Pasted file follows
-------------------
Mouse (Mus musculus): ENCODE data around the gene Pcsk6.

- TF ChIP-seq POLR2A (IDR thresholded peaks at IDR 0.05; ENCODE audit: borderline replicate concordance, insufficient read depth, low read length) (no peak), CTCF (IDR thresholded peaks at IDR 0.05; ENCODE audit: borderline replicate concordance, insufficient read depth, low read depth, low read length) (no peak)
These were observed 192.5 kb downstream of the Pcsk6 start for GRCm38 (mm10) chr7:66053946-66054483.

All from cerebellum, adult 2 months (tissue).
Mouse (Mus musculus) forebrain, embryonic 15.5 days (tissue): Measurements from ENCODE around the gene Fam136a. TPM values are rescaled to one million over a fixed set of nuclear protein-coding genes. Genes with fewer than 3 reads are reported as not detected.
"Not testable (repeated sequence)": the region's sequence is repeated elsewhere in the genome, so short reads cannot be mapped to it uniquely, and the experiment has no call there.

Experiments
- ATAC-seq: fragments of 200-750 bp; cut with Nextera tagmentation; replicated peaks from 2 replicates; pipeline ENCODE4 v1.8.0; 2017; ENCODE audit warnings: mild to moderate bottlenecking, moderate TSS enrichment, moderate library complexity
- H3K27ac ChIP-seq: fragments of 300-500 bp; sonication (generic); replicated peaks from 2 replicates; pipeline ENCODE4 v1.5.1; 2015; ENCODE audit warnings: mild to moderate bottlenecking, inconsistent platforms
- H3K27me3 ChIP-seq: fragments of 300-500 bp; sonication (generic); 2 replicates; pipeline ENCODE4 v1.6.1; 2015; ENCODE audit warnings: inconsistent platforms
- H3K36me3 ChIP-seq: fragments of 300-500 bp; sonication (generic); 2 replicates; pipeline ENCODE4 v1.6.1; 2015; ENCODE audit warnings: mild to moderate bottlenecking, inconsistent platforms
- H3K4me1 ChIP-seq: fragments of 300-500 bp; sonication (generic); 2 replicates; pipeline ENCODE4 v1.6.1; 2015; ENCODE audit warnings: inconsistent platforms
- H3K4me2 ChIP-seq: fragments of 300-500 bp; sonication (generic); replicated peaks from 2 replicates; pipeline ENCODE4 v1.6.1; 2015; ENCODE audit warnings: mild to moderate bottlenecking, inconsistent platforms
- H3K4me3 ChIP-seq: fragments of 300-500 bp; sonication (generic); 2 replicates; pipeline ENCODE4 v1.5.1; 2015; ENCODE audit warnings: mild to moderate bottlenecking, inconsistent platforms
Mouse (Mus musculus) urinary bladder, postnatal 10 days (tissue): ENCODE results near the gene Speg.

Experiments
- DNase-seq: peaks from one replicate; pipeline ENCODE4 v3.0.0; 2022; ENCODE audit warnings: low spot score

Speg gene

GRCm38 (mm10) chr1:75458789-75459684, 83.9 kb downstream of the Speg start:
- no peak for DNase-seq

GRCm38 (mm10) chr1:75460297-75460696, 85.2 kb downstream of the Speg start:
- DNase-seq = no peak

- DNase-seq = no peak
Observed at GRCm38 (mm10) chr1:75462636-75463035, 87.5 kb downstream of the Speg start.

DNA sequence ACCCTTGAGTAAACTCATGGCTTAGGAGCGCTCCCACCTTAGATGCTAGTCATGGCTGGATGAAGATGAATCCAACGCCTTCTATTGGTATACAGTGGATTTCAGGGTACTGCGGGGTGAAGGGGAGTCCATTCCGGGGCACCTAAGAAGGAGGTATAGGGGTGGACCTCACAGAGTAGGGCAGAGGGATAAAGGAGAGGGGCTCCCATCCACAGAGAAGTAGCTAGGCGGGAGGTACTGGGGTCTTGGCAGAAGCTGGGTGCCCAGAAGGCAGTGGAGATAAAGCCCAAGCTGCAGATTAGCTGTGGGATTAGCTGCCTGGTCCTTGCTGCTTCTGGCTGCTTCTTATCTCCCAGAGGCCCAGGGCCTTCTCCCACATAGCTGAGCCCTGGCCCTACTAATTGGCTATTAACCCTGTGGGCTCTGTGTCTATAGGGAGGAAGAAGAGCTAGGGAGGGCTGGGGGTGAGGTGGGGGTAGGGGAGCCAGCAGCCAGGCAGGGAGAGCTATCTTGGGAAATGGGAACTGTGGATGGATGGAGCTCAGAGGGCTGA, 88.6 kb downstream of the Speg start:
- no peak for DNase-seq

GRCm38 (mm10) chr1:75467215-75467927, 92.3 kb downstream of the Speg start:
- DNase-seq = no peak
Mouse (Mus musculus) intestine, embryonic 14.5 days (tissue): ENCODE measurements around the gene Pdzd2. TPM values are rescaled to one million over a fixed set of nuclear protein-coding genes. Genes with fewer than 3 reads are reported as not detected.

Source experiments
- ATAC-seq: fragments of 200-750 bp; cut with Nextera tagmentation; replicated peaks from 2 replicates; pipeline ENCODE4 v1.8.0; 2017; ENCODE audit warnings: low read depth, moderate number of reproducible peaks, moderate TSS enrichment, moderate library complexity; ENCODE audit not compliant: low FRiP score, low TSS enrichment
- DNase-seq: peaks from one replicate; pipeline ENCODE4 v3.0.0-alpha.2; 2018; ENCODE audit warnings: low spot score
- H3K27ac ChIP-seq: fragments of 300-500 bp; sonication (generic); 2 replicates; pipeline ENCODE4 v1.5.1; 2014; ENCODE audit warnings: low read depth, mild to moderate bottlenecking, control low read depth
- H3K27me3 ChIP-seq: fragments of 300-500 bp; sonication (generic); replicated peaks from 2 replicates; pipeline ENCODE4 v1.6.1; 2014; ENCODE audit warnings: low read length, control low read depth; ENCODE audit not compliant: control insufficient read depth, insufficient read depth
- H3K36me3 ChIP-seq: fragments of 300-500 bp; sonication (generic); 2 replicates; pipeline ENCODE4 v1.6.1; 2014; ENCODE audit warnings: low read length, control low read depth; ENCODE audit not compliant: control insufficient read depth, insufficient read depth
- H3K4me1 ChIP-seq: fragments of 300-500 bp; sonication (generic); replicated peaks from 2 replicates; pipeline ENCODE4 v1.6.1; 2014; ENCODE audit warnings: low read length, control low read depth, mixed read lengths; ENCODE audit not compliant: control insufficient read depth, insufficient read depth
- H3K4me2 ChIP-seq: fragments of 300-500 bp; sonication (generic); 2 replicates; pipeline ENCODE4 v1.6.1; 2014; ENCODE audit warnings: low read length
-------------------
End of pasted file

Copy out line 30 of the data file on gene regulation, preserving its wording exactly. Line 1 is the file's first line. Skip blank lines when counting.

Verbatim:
Source experiments